For weeks Katie McGinty has had to fight back against her opponents’ charges that inhe has ties to the oil and gas industry, and she tried to hide those ties when she was asked about them during a Democratic debate.
Candidates at the debate were asked whether they had received money from the oil and gas industry, and when McGinty answered no she was called out by rival John Fetterman, who released a video hitting her ties to the industry.
Although McGinty presents herself as an environmentalist, she has openly supported using hydraulic fracturing to extract natural gas from Pennsylvania’s vast Marcellus Shale region, calling it the "secret sauce" for economic growth.
This stance explains why McGinty received $2,000 from Walter Hufford, the head government affairs executive at Talisman Energy—the fracking company responsible for creating Talisman Terry, a "friendly Fracosaurus" that made an appearance in a coloring book to teach children about the innovative method of extracting natural gas.
The McGinty campaign disputed the fact that it received money from the Talisman executive, stating that it was actual Walter Hufford's wife Tandy that signed the $2,000 check from the couple’s joint bank account.
Walter Hufford was listed as the donor to the Federal Election Commission by mistake and the campaign has already asked for the record to be amended, it explained.
The campaign also pointed out that the call from Fetterman and Joe Sestak for a moratorium on fracking in Pennsylvania is a big change from their past statements.
Fetterman in September told The Nation that "fracking is here to stay in southwestern Pennsylvania" and that people's "lives depend on fracking." He also said, however, that "we need to tax and we have to have three times the most stringent environmental regulations than we have today."
Sestak has similarly said that "drilling can ensure a common good by offering reduced carbon emissions and less dependence on foreign oil" but that a balance must be found when it comes to damaging Pennsylvania’s environment.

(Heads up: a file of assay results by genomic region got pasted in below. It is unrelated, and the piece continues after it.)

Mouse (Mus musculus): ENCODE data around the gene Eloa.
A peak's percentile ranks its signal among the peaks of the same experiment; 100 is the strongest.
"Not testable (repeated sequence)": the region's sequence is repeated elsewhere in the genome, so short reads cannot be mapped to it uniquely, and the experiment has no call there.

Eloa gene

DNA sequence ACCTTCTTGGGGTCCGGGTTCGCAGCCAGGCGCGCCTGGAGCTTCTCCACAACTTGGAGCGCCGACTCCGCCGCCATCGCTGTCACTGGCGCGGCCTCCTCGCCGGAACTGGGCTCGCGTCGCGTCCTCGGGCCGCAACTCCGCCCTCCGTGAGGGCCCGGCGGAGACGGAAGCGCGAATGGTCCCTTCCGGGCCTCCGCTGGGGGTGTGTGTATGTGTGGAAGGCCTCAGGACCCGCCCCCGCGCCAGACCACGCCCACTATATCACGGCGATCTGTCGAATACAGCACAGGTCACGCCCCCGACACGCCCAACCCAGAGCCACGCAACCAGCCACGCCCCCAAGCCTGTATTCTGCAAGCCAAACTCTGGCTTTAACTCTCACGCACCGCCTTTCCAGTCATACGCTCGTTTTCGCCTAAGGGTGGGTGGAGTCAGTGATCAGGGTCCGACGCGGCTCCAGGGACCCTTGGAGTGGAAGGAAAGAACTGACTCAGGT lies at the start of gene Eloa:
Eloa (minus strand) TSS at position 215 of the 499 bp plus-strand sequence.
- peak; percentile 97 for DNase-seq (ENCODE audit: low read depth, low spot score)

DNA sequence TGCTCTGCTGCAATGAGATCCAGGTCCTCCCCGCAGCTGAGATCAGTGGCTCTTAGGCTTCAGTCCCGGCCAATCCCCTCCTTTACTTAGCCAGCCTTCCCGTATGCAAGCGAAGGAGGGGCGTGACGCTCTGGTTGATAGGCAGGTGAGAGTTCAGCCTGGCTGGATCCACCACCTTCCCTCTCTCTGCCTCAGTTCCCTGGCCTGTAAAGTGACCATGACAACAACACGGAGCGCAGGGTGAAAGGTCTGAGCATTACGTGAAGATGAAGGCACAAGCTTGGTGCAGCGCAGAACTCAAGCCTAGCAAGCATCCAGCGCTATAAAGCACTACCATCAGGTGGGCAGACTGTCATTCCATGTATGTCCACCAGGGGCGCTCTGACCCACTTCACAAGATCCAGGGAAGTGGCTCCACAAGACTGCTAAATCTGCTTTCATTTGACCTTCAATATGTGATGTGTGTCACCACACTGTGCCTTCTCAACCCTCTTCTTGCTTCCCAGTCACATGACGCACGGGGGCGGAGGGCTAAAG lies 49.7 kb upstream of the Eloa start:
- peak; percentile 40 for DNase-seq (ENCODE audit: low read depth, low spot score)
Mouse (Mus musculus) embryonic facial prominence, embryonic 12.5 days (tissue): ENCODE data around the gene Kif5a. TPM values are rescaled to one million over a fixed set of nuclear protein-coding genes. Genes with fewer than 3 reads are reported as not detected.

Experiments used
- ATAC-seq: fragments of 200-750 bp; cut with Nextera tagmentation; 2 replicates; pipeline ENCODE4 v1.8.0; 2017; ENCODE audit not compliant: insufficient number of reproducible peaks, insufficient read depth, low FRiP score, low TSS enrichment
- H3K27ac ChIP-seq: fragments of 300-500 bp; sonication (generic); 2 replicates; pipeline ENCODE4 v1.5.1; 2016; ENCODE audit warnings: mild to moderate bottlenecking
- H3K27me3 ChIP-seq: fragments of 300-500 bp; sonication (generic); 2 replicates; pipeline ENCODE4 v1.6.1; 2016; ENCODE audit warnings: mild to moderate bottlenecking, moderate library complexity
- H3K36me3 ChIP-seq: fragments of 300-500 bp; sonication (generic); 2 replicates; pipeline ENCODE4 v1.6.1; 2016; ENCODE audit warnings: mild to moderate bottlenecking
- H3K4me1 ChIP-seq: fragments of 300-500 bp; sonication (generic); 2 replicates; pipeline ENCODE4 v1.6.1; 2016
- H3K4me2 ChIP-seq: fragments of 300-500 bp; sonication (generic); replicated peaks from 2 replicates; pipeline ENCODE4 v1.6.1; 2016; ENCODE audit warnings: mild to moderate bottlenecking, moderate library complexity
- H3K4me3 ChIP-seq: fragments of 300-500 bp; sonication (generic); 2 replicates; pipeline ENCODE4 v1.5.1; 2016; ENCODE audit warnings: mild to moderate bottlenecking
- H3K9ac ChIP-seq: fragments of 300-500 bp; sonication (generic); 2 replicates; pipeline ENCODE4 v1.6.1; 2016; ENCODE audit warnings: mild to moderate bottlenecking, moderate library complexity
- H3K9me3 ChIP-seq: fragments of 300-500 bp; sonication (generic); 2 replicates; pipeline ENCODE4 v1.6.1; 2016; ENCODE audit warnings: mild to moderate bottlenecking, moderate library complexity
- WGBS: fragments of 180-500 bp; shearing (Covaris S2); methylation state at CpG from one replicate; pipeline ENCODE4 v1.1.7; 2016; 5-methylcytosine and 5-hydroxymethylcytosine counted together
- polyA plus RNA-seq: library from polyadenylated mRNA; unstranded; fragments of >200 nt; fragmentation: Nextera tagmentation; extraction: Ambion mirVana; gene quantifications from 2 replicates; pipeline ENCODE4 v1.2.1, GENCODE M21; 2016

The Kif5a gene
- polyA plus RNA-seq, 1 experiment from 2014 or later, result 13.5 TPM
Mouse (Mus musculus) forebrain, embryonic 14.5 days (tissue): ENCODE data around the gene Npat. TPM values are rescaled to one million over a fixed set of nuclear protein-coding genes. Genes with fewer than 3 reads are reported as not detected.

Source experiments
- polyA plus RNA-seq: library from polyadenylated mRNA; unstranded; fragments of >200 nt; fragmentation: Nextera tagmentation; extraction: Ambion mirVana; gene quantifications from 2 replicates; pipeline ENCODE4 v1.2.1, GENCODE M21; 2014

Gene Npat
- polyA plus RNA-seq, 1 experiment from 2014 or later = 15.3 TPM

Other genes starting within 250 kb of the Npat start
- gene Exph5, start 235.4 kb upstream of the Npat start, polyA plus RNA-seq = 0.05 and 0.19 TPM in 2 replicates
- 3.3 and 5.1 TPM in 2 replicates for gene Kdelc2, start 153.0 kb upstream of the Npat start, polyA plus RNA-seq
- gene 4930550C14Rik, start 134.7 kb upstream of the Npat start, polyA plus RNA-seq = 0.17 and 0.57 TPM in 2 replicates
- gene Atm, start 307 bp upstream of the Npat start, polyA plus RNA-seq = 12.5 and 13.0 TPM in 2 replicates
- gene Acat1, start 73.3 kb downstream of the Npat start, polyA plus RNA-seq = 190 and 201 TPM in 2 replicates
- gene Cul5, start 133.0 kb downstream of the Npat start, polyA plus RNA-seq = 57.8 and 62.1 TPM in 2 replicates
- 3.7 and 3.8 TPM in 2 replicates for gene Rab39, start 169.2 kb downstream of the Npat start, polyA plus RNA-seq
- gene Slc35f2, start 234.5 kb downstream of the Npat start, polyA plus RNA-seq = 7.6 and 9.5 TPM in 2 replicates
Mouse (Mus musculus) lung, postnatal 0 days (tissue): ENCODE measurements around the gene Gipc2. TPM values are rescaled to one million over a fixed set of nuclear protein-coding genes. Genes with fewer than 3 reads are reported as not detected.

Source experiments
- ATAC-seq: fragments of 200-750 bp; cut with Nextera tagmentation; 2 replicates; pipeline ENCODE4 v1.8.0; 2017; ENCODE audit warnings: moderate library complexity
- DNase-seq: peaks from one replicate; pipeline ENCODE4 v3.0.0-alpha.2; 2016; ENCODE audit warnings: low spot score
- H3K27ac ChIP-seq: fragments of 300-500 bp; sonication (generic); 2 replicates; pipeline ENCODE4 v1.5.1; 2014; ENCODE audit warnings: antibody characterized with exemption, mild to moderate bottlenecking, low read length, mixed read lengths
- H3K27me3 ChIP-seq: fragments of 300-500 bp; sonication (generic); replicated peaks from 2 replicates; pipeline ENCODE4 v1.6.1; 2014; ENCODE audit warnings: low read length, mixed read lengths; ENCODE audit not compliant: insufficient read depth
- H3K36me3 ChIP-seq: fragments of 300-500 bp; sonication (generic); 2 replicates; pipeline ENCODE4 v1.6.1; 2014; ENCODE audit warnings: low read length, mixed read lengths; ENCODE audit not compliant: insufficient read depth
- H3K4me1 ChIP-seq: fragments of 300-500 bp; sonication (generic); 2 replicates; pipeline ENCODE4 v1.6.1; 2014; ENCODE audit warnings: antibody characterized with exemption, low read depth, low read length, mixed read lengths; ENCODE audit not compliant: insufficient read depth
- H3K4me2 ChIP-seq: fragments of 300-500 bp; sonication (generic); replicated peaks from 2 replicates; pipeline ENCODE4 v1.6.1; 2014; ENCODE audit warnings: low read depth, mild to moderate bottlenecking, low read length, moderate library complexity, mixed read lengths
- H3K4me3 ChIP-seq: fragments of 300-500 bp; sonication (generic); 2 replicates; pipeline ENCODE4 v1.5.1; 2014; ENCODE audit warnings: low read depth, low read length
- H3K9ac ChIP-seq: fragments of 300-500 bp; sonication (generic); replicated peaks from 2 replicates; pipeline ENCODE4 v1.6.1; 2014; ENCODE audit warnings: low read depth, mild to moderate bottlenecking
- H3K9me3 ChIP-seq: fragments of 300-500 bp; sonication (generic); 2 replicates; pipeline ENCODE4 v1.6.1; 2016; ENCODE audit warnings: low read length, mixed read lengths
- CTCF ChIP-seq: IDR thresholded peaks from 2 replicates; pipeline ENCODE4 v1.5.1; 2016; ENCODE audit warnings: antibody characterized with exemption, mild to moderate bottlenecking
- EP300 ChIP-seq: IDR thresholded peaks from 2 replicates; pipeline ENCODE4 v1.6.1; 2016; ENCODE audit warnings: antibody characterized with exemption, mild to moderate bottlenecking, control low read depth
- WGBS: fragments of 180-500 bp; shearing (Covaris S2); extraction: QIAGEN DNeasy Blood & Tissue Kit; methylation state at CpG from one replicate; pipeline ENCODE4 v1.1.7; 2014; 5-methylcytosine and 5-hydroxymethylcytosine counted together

In an interview with Politico, McGinty defended the support she has received from the oil and gas industry but said she has a record that proves she is a fighter for the environment.
"All the candidates in the race have individuals who work in and around the energy industry that are supporting them in the campaign," she said. "The question is: Do you have a track record of fighting for the environment? And I'm the only person in the race with that track record."
In an effort to market that success to the public, they introduced Talisman Terry to explain to children just how great fracking is.
The 24-page tale of a friendly dinosaur working the gas drill was created as part of a community outreach program in Pennsylvania where Talisman operated, but grew into a much bigger phenomenon once it was noticed nationally.
The Guardian labeled it "environmental propaganda" created by corporations to target "innocent minds."
Much of the criticism was directed at the book’s depiction of drilling as a simple and harmless process.
"During the drilling process, you may see a lot of big equipment, including a drill rig, large trucks, and tanks of water," it explained. "The area where the well will be drilled is cleared, with the dirt saved so that it can be used later on to reclaim the land. This means it will look the same as before, once the well is no longer in use."
Here's what things will look like before drilling, according to Talisman Terry:
After the fracking is done things are basically the same, except for the addition of an eagle, rainbow, and drilling rig.
The Talisman Terry book furor quickly grew. Rep. Ed Markey (D., Mass.), a critic of the oil and gas industry, presented it on the House floor as a book where a "lovable dinosaur playfully promotes the benefits of natural gas and paints a picture of a magical world filled with smiling rocks and grinning animals."
"The problem is that unless you are a ‘FRAC-A-SAURUS' named ‘Talisman Terry,' this world doesn't exist," Markey said.
The controversy came a head when it was picked up by liberal comedian Stephen Colbert. You can go to the 2:45 mark to watch Colbert destroy Talisman:
Talisman pulled the coloring book shortly afterward, although they maintained that things were blown out of proportion by the media and that there were no complaints from actual members of the public.
"We're going to take our company's focus to where it should be," a company spokesperson said. "We're not going to continue to dispute the intent of a children's coloring book. There's two sides to every story, but it's not something that we're going to be disputing … it's an activity book for young children."